Archive for the ‘Iran’ Category

US and EU sidelined as Turkey, Iran and Russia sign Syria declaration

December 21, 2016

The opposition to Assad was primarily fueled (and maybe even initiated) by the EU and the US. It was a regime-change exercise where the expectations of the various rebel groups that Assad would be quickly overthrown did not materialise. The Obama/Kerry engagement in Syria can be characterised as being based on wishful thinking and without any implementable strategy.

Until the Russians intervened ISIS, the Al Nusrah front, Al Qaida and other diverse extremist and rebel groups were making daily gains. Turkey of course dislikes Assad, does not like any Kurdish success which helps the formation of a Kurdistan – or at least a Kurdistan which would include any part of Turkey. Nevertheless Turkey sees benefit in allying with Russia rather than with NATO – mainly because they always play both sides against the middle and certainly want to be part of any winning Russian coalition.

In any event, the EU and the US have had to accept a humiliating defeat of the opposition groups they supported in Aleppo. The French in particular have been extremely upset by the reverse suffered by their surrogates. (The attempt by Iraqi forces to retake Mosul with US support continues).

It has got to the point where now Iran and Russia and Turkey (along with Assad’s representatives) arrange meetings about the future of Syria where the EU and the US are not even invited.

But of course the EU and the US are full of high moral platitudes but have made it quite clear that they are not prepared to ‘walk their own talk’.

Countercurrents:

Yesterday, top Russian, Turkish, and Iranian officials met in Moscow and signed a declaration they billed as ending the US-instigated war in Syria. Coming after Russian-backed Syrian army units captured the key city of Aleppo from US-backed Islamist fighters, the deal shows that moves to improve ties between the three countries are continuing despite Monday’s assassination of Russia’s ambassador to Turkey, Andrei Karlov.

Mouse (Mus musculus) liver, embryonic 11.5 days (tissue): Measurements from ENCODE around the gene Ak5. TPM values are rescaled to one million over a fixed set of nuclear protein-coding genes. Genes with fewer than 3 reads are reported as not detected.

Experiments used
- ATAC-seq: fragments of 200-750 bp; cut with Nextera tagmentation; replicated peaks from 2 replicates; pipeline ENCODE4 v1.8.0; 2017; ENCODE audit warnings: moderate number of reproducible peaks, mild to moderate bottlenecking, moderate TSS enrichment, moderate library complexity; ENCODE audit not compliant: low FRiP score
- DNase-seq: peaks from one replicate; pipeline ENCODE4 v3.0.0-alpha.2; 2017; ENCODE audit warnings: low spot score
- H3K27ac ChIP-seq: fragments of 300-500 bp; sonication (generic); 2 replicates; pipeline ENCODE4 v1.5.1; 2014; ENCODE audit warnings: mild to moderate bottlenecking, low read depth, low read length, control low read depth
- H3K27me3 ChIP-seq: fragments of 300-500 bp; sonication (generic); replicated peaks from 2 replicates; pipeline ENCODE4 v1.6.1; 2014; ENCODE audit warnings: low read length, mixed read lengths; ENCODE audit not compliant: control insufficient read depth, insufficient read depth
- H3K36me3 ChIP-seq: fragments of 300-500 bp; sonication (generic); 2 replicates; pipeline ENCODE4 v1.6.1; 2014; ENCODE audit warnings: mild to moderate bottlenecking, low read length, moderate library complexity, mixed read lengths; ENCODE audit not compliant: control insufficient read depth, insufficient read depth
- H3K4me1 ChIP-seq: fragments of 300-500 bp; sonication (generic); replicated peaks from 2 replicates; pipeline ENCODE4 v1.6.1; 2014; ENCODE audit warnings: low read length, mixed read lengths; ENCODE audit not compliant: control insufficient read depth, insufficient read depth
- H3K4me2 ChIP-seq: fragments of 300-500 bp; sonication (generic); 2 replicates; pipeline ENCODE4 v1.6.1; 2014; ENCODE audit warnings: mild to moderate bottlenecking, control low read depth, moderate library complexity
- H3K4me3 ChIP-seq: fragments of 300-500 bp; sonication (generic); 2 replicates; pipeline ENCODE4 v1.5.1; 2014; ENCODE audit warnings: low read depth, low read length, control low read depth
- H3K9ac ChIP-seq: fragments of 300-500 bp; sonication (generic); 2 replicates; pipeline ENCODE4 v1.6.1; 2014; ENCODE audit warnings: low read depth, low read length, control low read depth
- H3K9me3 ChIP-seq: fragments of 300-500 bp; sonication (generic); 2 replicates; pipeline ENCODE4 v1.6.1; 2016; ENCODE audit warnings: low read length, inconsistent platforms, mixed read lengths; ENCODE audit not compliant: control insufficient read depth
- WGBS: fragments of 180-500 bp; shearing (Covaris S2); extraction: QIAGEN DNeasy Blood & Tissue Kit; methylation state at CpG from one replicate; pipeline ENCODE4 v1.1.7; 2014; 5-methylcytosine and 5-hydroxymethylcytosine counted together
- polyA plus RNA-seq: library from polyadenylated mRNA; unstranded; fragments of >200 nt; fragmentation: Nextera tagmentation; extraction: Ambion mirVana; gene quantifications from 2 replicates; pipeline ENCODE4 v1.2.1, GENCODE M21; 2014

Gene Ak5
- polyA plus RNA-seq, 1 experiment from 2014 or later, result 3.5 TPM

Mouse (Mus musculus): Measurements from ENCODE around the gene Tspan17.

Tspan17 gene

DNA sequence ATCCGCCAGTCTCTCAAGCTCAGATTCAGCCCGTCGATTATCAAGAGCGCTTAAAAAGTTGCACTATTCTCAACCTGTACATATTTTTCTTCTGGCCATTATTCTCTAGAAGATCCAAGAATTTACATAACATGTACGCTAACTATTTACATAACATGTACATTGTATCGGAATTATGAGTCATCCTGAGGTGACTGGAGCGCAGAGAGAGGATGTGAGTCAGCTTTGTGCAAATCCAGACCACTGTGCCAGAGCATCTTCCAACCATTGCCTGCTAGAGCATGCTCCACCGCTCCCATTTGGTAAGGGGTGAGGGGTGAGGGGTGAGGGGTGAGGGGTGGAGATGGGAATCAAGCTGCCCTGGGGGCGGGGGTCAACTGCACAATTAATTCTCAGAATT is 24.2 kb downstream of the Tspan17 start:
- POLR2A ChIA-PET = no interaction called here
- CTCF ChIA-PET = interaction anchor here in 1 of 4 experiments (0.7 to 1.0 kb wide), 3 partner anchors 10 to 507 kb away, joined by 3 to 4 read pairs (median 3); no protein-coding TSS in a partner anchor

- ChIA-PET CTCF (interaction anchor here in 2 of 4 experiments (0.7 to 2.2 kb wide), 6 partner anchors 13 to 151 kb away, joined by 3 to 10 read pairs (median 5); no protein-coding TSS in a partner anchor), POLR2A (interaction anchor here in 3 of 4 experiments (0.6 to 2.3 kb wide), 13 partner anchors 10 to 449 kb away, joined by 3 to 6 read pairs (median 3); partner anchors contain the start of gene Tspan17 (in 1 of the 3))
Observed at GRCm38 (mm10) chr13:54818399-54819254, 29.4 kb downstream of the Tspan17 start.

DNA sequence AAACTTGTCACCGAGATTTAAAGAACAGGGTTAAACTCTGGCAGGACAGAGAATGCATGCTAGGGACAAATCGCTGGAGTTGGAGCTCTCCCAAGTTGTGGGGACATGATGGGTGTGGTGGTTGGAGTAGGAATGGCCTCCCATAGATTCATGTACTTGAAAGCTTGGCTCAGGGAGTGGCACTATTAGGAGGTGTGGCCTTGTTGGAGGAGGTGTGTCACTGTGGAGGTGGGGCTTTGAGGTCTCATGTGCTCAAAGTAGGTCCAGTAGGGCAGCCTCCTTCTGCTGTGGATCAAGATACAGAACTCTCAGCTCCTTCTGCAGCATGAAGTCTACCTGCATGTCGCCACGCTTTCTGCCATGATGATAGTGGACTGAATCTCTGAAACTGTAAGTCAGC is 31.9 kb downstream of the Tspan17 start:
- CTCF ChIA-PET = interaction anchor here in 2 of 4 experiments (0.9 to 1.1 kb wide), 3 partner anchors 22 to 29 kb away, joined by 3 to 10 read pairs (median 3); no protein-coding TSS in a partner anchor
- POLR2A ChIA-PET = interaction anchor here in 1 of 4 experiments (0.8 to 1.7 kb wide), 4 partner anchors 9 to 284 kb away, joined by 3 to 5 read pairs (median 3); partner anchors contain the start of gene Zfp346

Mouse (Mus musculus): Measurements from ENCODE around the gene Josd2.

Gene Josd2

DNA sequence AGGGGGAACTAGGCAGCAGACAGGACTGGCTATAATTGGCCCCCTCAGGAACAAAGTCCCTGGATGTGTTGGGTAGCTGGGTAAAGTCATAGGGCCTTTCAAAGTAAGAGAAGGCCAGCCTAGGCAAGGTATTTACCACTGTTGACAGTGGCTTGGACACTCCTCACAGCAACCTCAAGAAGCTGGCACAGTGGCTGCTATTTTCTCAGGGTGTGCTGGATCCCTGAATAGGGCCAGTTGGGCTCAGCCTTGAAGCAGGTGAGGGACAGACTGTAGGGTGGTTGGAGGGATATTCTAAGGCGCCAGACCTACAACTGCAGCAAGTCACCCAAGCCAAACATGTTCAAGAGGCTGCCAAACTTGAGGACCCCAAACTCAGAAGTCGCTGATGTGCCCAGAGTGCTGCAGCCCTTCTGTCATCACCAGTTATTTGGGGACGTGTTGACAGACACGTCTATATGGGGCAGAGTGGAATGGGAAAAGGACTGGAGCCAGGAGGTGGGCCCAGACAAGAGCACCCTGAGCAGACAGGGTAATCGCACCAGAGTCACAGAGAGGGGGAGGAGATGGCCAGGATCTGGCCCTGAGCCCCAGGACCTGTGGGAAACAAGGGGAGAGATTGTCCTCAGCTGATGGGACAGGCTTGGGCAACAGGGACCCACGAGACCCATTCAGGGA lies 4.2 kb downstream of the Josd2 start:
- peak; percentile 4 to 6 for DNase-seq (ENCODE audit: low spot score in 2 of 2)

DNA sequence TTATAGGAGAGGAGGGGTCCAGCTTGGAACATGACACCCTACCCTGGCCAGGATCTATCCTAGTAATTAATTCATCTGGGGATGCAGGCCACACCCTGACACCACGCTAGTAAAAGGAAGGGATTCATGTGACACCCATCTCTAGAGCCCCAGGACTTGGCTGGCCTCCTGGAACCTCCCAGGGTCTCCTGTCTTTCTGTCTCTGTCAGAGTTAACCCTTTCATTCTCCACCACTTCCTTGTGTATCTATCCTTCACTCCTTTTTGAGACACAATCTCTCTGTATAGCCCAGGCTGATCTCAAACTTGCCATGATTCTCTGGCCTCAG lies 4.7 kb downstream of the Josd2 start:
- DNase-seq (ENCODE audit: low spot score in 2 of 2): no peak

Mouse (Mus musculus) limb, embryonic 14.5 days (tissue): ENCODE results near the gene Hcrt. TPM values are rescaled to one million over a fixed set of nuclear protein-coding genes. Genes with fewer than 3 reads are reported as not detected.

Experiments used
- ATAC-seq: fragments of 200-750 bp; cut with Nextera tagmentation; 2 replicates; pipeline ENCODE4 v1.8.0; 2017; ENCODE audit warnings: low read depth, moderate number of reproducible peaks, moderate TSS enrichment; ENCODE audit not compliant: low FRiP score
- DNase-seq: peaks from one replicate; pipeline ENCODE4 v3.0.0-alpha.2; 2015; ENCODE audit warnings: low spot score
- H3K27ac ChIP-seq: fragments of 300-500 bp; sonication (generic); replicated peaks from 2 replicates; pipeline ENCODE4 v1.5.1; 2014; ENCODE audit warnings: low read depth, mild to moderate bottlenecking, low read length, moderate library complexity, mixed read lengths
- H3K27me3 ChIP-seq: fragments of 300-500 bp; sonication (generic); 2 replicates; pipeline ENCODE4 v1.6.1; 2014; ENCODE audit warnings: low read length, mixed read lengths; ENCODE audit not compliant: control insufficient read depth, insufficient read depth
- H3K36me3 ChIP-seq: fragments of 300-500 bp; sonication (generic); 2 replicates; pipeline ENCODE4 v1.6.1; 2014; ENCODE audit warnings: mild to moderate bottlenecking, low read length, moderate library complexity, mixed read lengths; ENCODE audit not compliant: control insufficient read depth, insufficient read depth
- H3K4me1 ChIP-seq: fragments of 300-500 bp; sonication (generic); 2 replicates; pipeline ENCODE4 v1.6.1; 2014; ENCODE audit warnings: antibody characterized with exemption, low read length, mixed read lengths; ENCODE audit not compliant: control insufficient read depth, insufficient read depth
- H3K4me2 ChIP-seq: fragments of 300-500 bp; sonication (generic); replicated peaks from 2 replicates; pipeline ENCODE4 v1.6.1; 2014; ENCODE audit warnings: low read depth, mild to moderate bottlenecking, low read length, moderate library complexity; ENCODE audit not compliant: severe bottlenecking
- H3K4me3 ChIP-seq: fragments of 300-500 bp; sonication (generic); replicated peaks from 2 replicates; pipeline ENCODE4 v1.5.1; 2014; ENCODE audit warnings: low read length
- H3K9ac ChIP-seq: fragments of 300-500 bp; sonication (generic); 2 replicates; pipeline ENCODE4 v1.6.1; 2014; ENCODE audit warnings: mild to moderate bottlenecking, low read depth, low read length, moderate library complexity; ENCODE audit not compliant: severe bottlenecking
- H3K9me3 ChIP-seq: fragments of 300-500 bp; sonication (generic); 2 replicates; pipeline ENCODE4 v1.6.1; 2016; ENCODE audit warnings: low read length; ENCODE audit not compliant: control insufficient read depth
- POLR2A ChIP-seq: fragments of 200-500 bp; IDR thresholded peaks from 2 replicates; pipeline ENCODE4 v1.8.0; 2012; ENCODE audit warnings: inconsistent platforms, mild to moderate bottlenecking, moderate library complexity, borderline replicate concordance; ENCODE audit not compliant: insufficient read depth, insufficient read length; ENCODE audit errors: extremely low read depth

“Today, experts are working on the text of the Moscow declaration on immediate steps towards resolving the Syrian crisis. It is a thorough, extremely necessary document,” Russian Defence Minister Sergei Shoigu said at a meeting with his Iranian counterpart, Hossein Dehghan.

Shoigu dismissed US and European initiatives in Syria, declaring that “attempts to agree on joint efforts undertaken by the US or their partners were doomed. … None of them exerted real influence on the situation on the ground.”

The initiative was hailed by officials from Turkey, in a sharp turnaround from Turkey’s support for US-backed Islamist opposition militias in the early years of the war. “Now we are observing a very successful operation to liberate eastern Aleppo from fighters, the evacuation of the families of the opposition from Aleppo,” said Turkish National Defence Minister Fikri Işık.

Meeting with his Russian and Iranian counterparts, Sergei Lavrov and Javad Zarif, Turkish Foreign Minister Mevlüt Çavuşoğlu said cooperation between Russia, Turkey, and Iran had “brought about definite successes” in Aleppo. He said he hoped “to spread it to other districts of Syria.”

The expulsion of the Islamist opposition from Aleppo and developing collaboration between Moscow, Ankara, and Tehran mark a major setback for Washington and its European allies. For five years, US imperialism tried to topple Syrian President Bashar al-Assad by backing Islamist militias, a strategy it later expanded to include backing Kurdish nationalist forces in Syria, as well. While this operation was marketed as a revolution in the US and European media, it collapsed because the US-backed forces lacked any real popular support.

Though Turkey is a NATO ally of the United States, Ankara is reacting to the victory of the Syrian regime, Russia, and Iran in Aleppo by developing ever closer ties to Russia. During the launch of a Turkish-Russian joint investigation into Karlov’s murder, Turkish President Recep Tayyip Erdogan said Ankara and Moscow would “not let anyone harm Turkish-Russian relations.” …….

It could well be that if Trump’s administration starts a pull-back from NATO expansionism, the much feared departure of Turkey from NATO could be on the cards again.

…… Amid escalating damage to the Turkish economy and fears that NATO allies, notably in Europe, might not intervene to aid Turkey in a war with Russia, the Turkish regime shifted its foreign policy. It began mentioning a possible rapprochement with Russia and the Syrian regime. In May 2016, Erdogan discharged his prime minister, Ahmet Davutoglu, who had previously declared that he ordered the shooting down of the Russian fighter, and apologized to Russia.